Primary dangers when using a rope
- Carefully read the Instructions for Use used in this technical advice before consulting the advice itself. You must have already read and understood the information in the Instructions for Use to be able to understand this supplementary information.
- Mastering these techniques requires specific training. Work with a professional to confirm your ability to perform these techniques safely and independently before attempting them unsupervised.
- We provide examples of techniques related to your activity. There may be others that we do not describe here.
Incorrect tie-in, knot incompletely tied or tied in to the wrong place on the harness.
Solution: partner check or mutual verification.
Rope too short.
Solution: always tie a knot at the end of the rope.
And check the length of the route on the topo.
Ground fall due to rope stretch and a bad belay.
Solution: spot, then remain extremely mindful of ground fall potential while the climber is low on the route. Always keep a critical eye on your surroundings (ledges) when considering rope stretch (on lead or on top rope).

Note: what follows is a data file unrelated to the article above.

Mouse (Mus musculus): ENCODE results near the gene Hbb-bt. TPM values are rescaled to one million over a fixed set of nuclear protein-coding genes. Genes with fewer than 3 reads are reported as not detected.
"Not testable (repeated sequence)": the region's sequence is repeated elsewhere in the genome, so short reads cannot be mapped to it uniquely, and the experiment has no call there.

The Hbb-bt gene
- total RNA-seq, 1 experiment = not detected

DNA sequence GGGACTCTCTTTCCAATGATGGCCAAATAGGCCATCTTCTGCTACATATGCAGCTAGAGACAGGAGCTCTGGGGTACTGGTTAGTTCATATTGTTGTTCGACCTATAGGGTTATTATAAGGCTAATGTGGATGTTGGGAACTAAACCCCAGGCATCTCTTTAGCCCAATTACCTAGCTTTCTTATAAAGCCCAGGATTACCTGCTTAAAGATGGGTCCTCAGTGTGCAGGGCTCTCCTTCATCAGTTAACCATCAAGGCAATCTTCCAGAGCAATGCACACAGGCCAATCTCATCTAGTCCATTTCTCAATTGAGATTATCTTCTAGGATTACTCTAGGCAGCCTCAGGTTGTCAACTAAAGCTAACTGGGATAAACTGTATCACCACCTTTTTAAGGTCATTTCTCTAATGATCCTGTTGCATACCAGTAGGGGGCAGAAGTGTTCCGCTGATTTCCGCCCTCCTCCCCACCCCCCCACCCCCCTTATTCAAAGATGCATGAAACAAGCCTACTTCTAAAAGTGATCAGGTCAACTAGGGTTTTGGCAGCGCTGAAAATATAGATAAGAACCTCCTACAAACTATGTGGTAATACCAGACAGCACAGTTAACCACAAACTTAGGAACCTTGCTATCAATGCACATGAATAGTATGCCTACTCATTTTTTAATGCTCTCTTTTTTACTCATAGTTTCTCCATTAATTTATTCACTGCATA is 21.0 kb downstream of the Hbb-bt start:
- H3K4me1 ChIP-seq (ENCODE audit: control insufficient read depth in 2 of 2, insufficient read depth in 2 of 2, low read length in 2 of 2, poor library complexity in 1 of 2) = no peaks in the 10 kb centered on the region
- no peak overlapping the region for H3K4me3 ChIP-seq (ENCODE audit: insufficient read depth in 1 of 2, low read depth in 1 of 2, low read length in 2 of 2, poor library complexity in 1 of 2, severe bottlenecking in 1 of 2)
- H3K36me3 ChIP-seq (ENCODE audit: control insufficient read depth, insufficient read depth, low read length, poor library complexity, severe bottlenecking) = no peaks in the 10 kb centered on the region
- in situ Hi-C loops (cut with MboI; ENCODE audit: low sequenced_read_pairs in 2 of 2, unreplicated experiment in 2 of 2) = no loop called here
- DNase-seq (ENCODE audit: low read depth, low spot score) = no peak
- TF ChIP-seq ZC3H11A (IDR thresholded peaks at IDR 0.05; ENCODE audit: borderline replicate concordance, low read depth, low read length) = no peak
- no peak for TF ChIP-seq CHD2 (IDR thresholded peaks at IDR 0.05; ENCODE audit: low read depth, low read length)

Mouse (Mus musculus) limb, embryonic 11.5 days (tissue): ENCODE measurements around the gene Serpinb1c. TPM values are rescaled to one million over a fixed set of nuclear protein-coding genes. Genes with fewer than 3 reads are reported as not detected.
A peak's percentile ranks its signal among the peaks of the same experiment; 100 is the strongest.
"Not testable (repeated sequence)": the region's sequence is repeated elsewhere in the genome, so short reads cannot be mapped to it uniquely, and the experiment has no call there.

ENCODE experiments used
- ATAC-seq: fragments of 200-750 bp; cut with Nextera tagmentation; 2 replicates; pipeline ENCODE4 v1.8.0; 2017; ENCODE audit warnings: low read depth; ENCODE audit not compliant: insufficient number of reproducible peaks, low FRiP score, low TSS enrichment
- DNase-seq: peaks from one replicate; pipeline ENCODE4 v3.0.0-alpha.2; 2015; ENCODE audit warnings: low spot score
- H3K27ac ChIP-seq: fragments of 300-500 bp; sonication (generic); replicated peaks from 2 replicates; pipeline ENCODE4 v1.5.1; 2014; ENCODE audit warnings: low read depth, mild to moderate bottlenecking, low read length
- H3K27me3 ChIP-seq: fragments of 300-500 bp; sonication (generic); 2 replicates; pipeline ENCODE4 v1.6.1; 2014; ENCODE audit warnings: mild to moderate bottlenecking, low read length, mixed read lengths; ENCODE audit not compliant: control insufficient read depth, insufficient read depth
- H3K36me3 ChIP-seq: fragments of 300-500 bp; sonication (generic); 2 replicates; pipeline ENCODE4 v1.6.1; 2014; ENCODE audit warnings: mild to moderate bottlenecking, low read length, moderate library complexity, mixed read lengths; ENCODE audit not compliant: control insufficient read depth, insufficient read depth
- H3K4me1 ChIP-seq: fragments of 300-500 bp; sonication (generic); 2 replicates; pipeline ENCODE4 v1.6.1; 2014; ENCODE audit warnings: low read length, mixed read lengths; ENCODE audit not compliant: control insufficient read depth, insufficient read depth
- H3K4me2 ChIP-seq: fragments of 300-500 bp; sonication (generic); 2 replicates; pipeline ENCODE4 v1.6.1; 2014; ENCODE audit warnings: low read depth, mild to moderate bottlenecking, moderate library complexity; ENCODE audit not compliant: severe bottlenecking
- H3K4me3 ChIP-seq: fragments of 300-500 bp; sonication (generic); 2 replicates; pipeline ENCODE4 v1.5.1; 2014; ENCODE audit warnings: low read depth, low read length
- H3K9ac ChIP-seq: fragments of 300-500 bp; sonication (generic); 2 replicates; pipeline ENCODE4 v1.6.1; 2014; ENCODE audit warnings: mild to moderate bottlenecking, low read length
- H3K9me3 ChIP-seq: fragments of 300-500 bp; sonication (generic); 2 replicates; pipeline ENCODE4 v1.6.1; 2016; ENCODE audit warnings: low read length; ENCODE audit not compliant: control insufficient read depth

Rope behind a leg
This is when the climber falls with the rope behind a leg.
Each year there are multiple incidents in which the rope is cut. For example on sharp rock edges, from rockfall or on fixed carabiners with sharp edges from excessive wear...
Take the time to verify that your rope is compatible with your belay device.
Compatibility obviously depends on the diameter, but also on the treatment, texture, density, flexibility... Two ropes of the same diameter can perform very differently in a belay device. Perform some tests a few meters off the ground, especially with new, slick ropes, or with skinny ropes.
Being tied in does not guarantee your fall will be arrested!
Certain situations demand weighing the pros and cons of whether to use a rope or not. Steep snow slopes are a perfect example...